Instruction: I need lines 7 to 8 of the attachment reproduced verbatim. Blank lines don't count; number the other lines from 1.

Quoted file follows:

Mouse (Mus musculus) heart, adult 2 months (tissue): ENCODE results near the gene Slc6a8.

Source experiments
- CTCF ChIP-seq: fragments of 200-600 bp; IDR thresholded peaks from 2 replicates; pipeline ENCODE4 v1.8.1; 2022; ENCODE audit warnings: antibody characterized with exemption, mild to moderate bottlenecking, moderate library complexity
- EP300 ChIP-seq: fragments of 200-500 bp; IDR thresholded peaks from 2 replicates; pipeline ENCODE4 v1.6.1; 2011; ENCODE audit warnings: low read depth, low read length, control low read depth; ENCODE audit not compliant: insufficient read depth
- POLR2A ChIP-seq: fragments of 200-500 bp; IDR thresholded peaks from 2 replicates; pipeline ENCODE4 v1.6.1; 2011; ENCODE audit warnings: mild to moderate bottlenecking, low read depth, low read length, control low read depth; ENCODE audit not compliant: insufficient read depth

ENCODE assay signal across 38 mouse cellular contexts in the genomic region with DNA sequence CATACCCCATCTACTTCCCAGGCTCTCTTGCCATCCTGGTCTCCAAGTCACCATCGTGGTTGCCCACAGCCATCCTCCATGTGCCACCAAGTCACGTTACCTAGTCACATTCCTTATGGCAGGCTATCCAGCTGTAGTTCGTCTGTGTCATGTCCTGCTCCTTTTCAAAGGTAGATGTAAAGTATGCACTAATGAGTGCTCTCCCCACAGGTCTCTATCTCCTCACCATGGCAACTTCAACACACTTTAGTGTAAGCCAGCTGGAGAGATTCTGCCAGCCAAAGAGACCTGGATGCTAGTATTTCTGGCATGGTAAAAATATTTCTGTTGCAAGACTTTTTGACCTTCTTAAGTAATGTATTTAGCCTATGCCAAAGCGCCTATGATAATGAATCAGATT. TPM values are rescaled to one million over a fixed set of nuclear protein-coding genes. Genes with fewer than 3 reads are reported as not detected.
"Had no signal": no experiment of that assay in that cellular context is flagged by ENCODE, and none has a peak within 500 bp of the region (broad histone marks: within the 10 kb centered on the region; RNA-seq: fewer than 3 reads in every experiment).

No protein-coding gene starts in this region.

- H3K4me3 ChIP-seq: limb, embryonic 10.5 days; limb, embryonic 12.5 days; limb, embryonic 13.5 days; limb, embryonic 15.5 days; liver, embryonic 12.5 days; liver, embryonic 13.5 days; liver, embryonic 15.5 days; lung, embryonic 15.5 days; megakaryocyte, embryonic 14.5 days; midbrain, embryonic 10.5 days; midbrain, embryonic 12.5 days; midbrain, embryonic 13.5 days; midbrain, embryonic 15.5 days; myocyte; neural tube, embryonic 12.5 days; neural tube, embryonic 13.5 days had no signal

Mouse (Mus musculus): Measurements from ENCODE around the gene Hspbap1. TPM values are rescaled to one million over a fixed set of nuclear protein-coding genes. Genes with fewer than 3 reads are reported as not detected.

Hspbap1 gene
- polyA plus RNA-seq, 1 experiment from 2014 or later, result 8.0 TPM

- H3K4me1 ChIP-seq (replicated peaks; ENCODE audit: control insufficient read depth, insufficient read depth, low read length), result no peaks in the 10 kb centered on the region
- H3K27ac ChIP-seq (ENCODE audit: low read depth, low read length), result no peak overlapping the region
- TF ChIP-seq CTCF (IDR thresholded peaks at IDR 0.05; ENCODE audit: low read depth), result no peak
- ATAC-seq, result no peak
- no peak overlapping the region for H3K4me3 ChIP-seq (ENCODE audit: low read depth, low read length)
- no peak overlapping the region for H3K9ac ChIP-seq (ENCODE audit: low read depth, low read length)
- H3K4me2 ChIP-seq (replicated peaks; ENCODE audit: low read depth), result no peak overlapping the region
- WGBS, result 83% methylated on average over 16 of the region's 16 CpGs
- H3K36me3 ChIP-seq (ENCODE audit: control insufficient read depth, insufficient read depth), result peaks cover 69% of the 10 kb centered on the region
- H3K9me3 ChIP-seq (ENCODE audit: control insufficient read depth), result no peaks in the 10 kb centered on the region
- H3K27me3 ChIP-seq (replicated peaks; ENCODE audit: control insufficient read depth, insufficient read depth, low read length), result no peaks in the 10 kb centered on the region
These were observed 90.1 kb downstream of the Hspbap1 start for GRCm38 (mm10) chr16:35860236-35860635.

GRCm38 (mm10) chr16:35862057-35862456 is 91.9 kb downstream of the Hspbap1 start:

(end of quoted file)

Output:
"Had no signal": no experiment of that assay in that cellular context is flagged by ENCODE, and none has a peak within 500 bp of the region (broad histone marks: within the 10 kb centered on the region; RNA-seq: fewer than 3 reads in every experiment).

No protein-coding gene starts in this region.